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FCW : November and December 2014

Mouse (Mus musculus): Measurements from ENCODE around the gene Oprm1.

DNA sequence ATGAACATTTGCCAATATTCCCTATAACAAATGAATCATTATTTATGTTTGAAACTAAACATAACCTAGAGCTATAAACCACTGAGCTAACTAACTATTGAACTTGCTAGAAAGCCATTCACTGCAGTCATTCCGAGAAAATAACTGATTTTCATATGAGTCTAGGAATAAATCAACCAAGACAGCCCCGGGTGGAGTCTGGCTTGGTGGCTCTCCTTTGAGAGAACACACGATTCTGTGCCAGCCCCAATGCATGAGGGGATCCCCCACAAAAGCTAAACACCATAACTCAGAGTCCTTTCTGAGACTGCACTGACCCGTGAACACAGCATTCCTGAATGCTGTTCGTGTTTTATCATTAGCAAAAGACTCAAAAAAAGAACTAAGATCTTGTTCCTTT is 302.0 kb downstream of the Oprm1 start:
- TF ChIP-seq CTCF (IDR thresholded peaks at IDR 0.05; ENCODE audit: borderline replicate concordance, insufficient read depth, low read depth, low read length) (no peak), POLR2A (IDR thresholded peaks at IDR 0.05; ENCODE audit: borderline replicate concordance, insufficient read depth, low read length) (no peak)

6 alternative arises. “ But thanks to the greater mobility possible with clouds, IT managers can move workloads wherever they make the most business sense to run,” Newman says. The most common example of workload mobility is cloud bursting, in which an organization quickly enables additional IT capacity to address demand spikes, such as at the end of quarter or during a holiday season. The organization can then scale down when the crush ends. Now, IT managers are applying this strategy to other areas, including application development and testing activities that span internal and external clouds. Once new code is proven to be reliable and complete, administrators can move it into the produc tion environment. “ We’re also seeing a reverse migration,” Newman says. In some cases, IT managers may opt to run an application in a public cloud, but as the system grows and demands more storage, CPU and memory capacities, the initial cost advantage may disappear, prompting administrators to bring the application in-house. “ One knock against public clouds has been that they’re like Hotel California — you check in, but you can never leave,” he adds. “ Now, there are options for moving workloads back into private environments if it makes business sense to do so. That’s going to continue with all the initiatives around network virtualization and software- defined networks, which further enable organizations to treat the public cloud as an extension of a private cloud.” To see a payoff from this level of flexibility, IT organizations need tools to gather detailed data about the operating cost of each workload based on its relative security, compliance, availability and performance requirements. “ CFOs and CIOs like these capabilities because they can benchmark their organizations according to how their cost of delivery compares to all the other options out there,” Humphreys says. “And it’s not always lowest cost that wins. You’ve got to understand how your service-delivery costs, service-level requirements and the importance of the applications you are delivering all come together.” 4. Take a Fresh Approach to Server Refreshes For years, the industry rule of thumb for server refreshes placed useful life spans for the equipment at approximately three to four years. But now, with optimization a key consideration, IT managers are adopting a more flexible and often accelerated view of when refreshes are best. With new generations of servers and processors arriving in roughly two-year intervals, progressive IT shops may change out hardware sooner, if new designs and calculations of investment returns dictate faster action. Essential factors in the decision process include whether the organization needs advanced engineering to support new goals and initiatives. For example, higher-performance processors enable faster analytics, run streaming video applications more efficiently and increase server consolidation rates to meet energy conservation milestones. Recent adoption of 64-bit operating systems and applications further alter refresh time frames, according to industry analysts. An additional argument for more UNDERSTAND THE MAIN DRIVERS FOR OPTIMIZATION Before IT managers can devise a plan for data center optimization, they must first understand the drivers that spur action. Typically, the push for optimization comes from three main catalysts. TOP-DOWN INITIATIVES. Such efforts generally aim to make IT more cost- efficient and a fuel for innovation. “ Senior executives set an overall strategy for IT, including the attributes and metrics that will define the success of optimization efforts,” says Edward Newman, direc tor of the Cloud and Virtual Data Center service line within EMC Consulting, Global Services. FIELD-OF-OPERATION IMPERATIVES. New mission-oriented initiatives often serve as the catalyst here. For example, an organization may launch a new customer-facing application that requires more responsive IT services. “ In this case, optimization starts in one area of the organization and then expands across the rest of the enterprise,” Newman explains. LOOMING DEADLINES. An impending event that will alter data center operations, such as the expiration of an outsourcing agreement, can trigger an optimization response. Rather than simply re-establishing existing operations, CIOs update their hardware platforms, undergo application rationalization across their portfolio and expand virtualization as a part of the effort. No matter the incentive, none of these imperatives is best addressed as a unilateral move. A team approach is more effective because optimization ac tions in one area — such as storage virtualization or power-conservation efforts — have ripple effects throughout the data center. “ You could have the best data center power usage effectiveness rating in your region, but if that also results in a higher cost per transaction, you haven’t gained anything,” says Greg Schulz, founder of Server and StorageIO. “ Everything has to work together, and that means bringing together people responsible for hardware, software and facilities.” 2 1 3 DATA CENTER 4ab-7ab GSO145298.indd 3 9/23/14 12:07 PM